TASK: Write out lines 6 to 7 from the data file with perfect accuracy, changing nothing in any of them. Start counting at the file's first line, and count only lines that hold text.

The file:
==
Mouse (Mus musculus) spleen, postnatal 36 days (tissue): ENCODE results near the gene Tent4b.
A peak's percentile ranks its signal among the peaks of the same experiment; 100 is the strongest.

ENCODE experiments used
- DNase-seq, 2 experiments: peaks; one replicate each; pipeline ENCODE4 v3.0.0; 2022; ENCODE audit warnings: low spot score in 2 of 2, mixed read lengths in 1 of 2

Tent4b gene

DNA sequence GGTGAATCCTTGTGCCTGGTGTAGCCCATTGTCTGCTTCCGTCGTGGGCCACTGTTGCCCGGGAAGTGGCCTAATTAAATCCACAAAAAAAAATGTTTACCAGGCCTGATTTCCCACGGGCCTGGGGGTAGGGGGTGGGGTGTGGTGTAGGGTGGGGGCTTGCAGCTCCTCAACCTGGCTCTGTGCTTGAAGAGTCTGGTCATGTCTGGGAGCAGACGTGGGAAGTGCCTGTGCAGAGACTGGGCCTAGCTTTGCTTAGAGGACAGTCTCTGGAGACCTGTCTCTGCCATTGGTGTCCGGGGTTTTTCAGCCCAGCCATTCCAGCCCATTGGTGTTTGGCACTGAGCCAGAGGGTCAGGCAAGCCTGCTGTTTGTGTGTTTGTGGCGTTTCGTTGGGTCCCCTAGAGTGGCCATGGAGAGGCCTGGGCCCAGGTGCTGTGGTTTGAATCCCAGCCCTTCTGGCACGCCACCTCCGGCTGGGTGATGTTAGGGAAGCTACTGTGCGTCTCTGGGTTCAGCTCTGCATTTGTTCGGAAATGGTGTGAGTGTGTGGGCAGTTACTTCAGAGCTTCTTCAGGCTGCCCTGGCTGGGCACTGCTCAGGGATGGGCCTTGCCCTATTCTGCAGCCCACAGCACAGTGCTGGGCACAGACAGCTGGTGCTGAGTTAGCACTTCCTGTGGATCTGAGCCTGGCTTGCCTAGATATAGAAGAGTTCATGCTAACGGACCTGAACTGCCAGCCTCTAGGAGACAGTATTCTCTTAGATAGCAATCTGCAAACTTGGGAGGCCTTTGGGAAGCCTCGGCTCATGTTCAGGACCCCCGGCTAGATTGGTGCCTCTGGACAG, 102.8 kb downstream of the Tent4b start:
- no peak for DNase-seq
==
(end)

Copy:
DNA sequence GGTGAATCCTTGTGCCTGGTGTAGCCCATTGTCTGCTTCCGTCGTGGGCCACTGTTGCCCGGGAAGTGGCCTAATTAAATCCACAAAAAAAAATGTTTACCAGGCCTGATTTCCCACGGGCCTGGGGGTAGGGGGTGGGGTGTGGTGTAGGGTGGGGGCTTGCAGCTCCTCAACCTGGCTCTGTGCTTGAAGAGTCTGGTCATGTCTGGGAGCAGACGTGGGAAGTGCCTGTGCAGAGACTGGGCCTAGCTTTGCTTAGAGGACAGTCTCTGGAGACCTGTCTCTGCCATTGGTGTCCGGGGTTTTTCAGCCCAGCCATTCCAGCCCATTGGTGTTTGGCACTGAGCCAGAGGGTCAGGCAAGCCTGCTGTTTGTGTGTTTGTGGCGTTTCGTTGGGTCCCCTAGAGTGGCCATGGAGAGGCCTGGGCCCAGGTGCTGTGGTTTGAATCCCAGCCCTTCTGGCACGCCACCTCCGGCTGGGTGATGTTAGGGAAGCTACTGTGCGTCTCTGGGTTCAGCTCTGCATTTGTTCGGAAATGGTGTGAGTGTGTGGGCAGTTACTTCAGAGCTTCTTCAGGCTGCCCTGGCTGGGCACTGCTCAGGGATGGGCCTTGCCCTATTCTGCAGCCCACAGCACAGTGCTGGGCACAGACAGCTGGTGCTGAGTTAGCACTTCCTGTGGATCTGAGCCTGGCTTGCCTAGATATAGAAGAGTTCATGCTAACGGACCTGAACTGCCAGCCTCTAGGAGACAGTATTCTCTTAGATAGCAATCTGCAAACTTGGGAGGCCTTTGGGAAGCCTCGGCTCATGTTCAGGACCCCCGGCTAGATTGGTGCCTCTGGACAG, 102.8 kb downstream of the Tent4b start:
- no peak for DNase-seq